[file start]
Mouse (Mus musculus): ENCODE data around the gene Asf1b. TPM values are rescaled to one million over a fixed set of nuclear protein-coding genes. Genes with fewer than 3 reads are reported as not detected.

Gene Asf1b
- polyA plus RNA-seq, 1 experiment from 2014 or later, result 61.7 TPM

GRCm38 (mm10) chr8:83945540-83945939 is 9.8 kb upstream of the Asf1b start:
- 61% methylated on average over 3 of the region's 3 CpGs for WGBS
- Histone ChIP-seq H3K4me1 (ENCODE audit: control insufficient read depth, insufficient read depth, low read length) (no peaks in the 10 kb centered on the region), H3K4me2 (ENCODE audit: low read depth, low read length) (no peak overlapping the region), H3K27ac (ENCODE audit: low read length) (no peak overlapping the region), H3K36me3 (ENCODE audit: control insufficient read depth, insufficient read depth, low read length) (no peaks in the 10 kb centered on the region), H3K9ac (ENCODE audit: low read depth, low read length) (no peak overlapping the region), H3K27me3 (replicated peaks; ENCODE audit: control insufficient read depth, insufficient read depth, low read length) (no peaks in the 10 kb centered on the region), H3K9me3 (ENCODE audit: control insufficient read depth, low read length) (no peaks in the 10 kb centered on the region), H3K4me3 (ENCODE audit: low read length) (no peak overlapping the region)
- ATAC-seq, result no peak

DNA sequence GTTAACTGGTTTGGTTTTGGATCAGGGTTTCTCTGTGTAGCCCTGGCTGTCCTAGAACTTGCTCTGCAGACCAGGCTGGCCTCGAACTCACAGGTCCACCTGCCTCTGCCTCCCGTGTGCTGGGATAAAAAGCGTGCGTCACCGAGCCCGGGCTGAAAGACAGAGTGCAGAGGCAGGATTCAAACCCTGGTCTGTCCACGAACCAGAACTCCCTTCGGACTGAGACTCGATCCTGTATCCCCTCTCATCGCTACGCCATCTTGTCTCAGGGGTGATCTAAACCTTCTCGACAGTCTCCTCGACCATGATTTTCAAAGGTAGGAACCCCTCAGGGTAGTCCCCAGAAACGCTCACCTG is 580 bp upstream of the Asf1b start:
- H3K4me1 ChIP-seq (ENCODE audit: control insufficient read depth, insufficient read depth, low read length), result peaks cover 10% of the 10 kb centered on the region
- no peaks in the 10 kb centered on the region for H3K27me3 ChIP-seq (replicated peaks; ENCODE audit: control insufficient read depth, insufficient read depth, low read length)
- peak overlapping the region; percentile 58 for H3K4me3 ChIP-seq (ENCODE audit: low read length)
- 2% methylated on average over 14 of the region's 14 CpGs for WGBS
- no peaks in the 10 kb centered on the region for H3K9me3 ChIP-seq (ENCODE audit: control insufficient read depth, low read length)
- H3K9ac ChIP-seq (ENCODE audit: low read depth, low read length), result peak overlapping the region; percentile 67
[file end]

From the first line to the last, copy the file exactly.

Mouse (Mus musculus): ENCODE data around the gene Asf1b. TPM values are rescaled to one million over a fixed set of nuclear protein-coding genes. Genes with fewer than 3 reads are reported as not detected.

Gene Asf1b
- polyA plus RNA-seq, 1 experiment from 2014 or later, result 61.7 TPM

GRCm38 (mm10) chr8:83945540-83945939 is 9.8 kb upstream of the Asf1b start:
- 61% methylated on average over 3 of the region's 3 CpGs for WGBS
- Histone ChIP-seq H3K4me1 (ENCODE audit: control insufficient read depth, insufficient read depth, low read length) (no peaks in the 10 kb centered on the region), H3K4me2 (ENCODE audit: low read depth, low read length) (no peak overlapping the region), H3K27ac (ENCODE audit: low read length) (no peak overlapping the region), H3K36me3 (ENCODE audit: control insufficient read depth, insufficient read depth, low read length) (no peaks in the 10 kb centered on the region), H3K9ac (ENCODE audit: low read depth, low read length) (no peak overlapping the region), H3K27me3 (replicated peaks; ENCODE audit: control insufficient read depth, insufficient read depth, low read length) (no peaks in the 10 kb centered on the region), H3K9me3 (ENCODE audit: control insufficient read depth, low read length) (no peaks in the 10 kb centered on the region), H3K4me3 (ENCODE audit: low read length) (no peak overlapping the region)
- ATAC-seq, result no peak

DNA sequence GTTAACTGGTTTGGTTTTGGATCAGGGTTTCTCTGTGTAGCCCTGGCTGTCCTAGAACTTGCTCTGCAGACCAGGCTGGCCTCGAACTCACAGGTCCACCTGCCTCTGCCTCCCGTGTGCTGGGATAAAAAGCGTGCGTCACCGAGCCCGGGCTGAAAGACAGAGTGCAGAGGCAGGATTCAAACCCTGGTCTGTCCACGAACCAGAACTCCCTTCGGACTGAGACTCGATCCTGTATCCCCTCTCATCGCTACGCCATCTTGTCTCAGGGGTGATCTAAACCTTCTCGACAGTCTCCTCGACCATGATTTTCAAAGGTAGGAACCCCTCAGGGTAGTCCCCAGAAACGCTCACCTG is 580 bp upstream of the Asf1b start:
- H3K4me1 ChIP-seq (ENCODE audit: control insufficient read depth, insufficient read depth, low read length), result peaks cover 10% of the 10 kb centered on the region
- no peaks in the 10 kb centered on the region for H3K27me3 ChIP-seq (replicated peaks; ENCODE audit: control insufficient read depth, insufficient read depth, low read length)
- peak overlapping the region; percentile 58 for H3K4me3 ChIP-seq (ENCODE audit: low read length)
- 2% methylated on average over 14 of the region's 14 CpGs for WGBS
- no peaks in the 10 kb centered on the region for H3K9me3 ChIP-seq (ENCODE audit: control insufficient read depth, low read length)
- H3K9ac ChIP-seq (ENCODE audit: low read depth, low read length), result peak overlapping the region; percentile 67